A San Francisco restaurant, Tommy's Joynt opened on the corner of Van Ness and Geary in 1947. The low building, slightly north and uphill of the civic center, is painted mostly blue and bears a large neon sign. A pair of narrow, heavy doors opens on the main room, the hofbrau counter immediately on the right, the bar on the left. The large room connects to an increasingly smaller group of dining cabinets that feel almost underground. The whole of the place is covered in memorabilia and other kitsch; the walls behind the bar and hofbrau are plastered with signs.

Around 6:30 on any night, a line begins to form at the counter, quickly continuing out the door. The patrons are ordering from the straightforward list of meats, either sandwiches (huge) or dinner plates (gargantuan) of beef brisket, corned beef, pastrami, ham, turkey, or sausages. An array of sides are also offered: mashed potatoes, macaroni salad, potato salad, three bean salad, tomatoes & onions, marinated mushrooms, pickled beets. A shelf of desserts stand by: chocolate cake, apple strudel, carrot cake, cheesecake. The house special buffalo stew is explicated by a large sign surmounted by a picture of buffalo grazing. A staff of two or three stand behind the counter, putting together orders from the pile of roasted meats on the steam table and dishing out scoops of sides.

Finding a table sometimes means wandering ever deeper into the back of the restaurant. Somewhere it must become the basement of the Goodman Building, next door on Geary. A waitress quickly comes around to take drink orders. The bar has the standards on tap, and perhaps 100 different bottled beers, but I never order one of those, this is San Francisco, and the local beer is Anchor Steam. For some reason, I haven't availed myself of their Irish coffee or martinis, but prices at the bar are cheap.

My family used to drive to San Francisco for a weekend every other month. We would spend most of our time in Chinatown, buying groceries and things that were not available in Monterey. The few times we did not dine in Chinatown, I recall vividly. Father parked the car somewhere near downtown and he led us through the cold wind that blasts up Van Ness to the garishly painted, misspelled Tommy's Joynt. A line of people stood waiting out the door. While Mother had some words to say about standing in the wind; I wandered around the corner as to see what else was painted on the walls, and got yanked back in line by Mother. A few minutes later we entered the bar, and stood in front of the hofbrau counter. The proliferation of signs announcing the specials, the sandwiches, the dinner plates, the salads, assaulted my 10 year old's powers of observation. After prompting from Mother, I ordered a corned beef sandwich and a three bean salad, and upon receiving it, was impressed at the immensity of the plate of meat, and the roll it was on.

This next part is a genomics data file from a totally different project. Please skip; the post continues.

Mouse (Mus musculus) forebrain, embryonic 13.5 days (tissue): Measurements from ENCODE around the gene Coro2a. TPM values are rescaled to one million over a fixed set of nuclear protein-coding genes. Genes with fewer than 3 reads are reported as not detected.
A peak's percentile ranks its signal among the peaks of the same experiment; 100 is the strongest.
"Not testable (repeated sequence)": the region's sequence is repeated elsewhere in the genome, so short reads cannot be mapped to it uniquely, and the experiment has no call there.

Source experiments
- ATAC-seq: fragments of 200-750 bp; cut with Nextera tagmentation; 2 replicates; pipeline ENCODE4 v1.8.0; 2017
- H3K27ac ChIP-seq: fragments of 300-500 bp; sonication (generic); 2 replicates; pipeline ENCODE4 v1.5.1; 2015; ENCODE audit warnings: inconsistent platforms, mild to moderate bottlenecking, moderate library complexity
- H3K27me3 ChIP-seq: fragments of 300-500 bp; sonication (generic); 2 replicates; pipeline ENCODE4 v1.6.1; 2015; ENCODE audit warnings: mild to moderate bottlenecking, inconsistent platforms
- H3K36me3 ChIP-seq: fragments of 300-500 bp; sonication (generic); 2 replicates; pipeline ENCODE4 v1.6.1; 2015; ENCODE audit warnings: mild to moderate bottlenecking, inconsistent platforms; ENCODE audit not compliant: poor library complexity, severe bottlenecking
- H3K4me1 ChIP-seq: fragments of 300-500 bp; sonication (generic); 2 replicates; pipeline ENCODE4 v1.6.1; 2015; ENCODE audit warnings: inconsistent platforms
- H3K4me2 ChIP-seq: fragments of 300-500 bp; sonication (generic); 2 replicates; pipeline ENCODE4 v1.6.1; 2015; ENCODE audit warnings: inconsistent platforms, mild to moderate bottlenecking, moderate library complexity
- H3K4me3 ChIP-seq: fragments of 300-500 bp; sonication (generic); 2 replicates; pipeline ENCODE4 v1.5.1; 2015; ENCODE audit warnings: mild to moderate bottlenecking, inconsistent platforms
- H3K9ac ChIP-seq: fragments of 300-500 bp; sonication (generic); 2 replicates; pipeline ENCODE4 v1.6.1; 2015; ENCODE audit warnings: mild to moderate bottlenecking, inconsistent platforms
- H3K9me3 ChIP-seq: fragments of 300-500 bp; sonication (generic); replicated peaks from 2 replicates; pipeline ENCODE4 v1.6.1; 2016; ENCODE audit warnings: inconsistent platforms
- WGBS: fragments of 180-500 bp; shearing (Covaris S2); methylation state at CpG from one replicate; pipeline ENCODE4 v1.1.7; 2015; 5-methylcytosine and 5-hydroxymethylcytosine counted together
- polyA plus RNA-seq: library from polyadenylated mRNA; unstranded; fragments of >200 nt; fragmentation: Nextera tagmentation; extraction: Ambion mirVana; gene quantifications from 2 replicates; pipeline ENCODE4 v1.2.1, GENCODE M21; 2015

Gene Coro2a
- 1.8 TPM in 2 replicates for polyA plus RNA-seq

These days, I gravitate towards Tommy's Joynt at the slightest excuse. I generally get a sandwich on the sourdough roll, so it can stand up to the bbq sauce, au jus, or gravy that comes with. The servings are not as big as I remember, but I'm more than twice the size I was then. Still, I can skip lunch and leave satiated, having paid less than $10, even with a pint.

As the cocktail napkins proclaim:


Open Daily until 1:30am (closed Christmas day)

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